For Espaillat, the art of translation is an essential act, defining all verbal communication. Translation is a synonym for using words. The spirit of inclusiveness that characterizes her work is articulated in the Afterword to Where Horizons Go, where Espaillat writes of translation as the common bond at the heart of all poetic expression: "Anybody who has ever gone hunting for that one right and elusive word knows what bilingualism feels like, even if he's never left his country or learned a word in any language but his own. There is a sense in which every poet is bilingual, and those of us who are overtly so are only living metaphors for the condition that applies to us all."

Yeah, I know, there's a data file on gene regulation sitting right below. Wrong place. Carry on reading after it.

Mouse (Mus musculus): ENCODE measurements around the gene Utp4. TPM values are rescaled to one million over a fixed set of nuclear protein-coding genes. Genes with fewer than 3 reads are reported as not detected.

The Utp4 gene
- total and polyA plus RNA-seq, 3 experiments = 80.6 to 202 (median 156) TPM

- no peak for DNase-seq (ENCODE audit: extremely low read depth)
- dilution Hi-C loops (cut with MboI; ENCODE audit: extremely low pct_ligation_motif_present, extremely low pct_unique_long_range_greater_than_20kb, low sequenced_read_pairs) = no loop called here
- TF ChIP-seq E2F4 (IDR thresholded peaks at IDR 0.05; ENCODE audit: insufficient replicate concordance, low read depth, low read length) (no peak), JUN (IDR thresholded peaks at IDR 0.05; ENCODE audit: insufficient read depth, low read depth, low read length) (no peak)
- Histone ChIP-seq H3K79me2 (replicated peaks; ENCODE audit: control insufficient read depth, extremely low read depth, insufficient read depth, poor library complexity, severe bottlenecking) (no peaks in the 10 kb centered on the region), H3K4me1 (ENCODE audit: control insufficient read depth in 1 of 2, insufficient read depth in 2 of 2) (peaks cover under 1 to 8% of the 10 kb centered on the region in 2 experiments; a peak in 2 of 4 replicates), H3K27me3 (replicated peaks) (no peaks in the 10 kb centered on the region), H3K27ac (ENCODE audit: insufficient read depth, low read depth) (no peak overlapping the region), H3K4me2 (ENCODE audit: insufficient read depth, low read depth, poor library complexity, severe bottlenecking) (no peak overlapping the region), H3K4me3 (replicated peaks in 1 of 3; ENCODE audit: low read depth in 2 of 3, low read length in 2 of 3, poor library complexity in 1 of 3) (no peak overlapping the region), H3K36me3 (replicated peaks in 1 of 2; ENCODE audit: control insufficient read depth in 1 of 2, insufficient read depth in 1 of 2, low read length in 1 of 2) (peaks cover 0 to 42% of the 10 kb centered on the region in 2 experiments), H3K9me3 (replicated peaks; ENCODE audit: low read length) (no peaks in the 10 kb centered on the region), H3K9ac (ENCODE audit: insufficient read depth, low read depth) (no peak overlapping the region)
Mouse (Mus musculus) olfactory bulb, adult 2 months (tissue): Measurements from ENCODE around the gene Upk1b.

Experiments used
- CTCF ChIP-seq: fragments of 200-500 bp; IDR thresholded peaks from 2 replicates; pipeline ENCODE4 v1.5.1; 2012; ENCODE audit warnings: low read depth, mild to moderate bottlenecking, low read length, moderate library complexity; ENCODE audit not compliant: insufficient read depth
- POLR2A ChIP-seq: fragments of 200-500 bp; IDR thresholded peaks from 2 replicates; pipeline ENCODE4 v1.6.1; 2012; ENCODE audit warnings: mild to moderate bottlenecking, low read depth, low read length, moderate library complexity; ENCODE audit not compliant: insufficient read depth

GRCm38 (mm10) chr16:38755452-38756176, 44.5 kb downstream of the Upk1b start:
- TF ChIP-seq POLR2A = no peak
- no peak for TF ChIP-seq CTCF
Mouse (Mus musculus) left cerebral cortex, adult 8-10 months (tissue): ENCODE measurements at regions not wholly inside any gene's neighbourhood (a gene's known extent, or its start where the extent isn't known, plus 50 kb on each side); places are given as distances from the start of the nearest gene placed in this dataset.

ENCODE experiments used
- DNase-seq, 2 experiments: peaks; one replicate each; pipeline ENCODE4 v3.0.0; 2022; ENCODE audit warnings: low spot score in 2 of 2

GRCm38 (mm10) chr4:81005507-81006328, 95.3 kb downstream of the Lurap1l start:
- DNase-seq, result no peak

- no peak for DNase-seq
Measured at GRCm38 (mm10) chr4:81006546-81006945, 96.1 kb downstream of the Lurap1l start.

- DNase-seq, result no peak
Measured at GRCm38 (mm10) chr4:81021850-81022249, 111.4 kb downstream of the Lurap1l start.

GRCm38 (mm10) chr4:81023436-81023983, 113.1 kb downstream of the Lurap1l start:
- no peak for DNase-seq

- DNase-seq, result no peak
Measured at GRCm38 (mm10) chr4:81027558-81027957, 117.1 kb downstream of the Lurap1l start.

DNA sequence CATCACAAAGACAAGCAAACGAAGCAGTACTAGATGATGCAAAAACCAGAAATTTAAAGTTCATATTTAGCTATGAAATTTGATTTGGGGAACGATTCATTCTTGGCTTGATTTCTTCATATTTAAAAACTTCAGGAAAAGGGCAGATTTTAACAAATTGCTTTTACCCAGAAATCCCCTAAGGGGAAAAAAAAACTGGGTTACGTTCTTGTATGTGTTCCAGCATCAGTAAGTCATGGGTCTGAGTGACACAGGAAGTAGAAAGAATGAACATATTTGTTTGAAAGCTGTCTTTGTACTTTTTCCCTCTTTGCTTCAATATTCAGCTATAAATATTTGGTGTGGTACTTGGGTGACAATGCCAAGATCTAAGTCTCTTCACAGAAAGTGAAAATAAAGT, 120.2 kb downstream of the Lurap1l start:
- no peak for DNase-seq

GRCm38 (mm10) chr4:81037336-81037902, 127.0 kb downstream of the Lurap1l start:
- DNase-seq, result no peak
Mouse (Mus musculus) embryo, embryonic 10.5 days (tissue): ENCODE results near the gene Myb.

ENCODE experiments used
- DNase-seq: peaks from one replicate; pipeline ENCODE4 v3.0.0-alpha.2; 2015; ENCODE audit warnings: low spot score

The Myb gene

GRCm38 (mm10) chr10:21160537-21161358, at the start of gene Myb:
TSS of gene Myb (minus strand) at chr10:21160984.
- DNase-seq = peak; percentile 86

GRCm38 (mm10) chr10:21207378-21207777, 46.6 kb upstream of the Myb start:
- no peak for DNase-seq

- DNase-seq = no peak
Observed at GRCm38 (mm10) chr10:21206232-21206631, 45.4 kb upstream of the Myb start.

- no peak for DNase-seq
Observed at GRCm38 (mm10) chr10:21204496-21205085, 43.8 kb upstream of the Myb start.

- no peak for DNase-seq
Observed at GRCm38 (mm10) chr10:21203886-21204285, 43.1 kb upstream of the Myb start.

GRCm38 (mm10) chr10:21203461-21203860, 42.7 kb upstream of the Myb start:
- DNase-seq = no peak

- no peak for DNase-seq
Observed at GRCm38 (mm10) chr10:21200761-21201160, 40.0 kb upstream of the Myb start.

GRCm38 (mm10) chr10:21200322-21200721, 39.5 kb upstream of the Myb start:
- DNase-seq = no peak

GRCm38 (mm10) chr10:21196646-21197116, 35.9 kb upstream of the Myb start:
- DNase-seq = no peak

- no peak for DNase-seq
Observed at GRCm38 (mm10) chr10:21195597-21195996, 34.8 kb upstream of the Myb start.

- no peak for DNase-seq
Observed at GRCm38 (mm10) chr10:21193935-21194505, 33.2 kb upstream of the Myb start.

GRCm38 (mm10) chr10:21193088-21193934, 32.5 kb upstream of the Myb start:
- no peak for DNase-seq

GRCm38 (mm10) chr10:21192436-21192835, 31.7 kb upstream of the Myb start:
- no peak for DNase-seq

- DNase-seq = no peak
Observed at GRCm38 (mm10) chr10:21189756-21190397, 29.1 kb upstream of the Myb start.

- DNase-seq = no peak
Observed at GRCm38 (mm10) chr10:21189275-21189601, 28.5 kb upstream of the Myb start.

Espaillat, Rhina. Lapsing to Grace. Bennett & Kitchel. 1992.

---. Where Horizons Go. New Odyssey Press. 1998.

---. Landscapes with Women: Four American Poets. Ed., Gail White. Foreword by Richard Wilbur. Singular Speech Press. 1999.

---. Rehearsing Absence. The University of Evansville Press. 2001.

---. Mundo y palabra/ The World & the Word. Oyster River Press. 2001.

---. Rhina Espaillat: Greatest Hits 1942-2001. Pudding House Publications. 2003.

---. The Shadow I Dress In. David Robert Books. 2004.

---. The Story-teller's Hour. Scienter Press. 2004.

---. Playing at Stillness. Truman State University Press. 2005.

---. Agua de dos ríos. Poemas, prosa y traducciones: una colección bilingüe. (Water from Two Rivers. Poems, Prose and Translations: a Bilingual Collection). Editora Nacional. Santo Domingo, D.N., República Dominicana. 2006.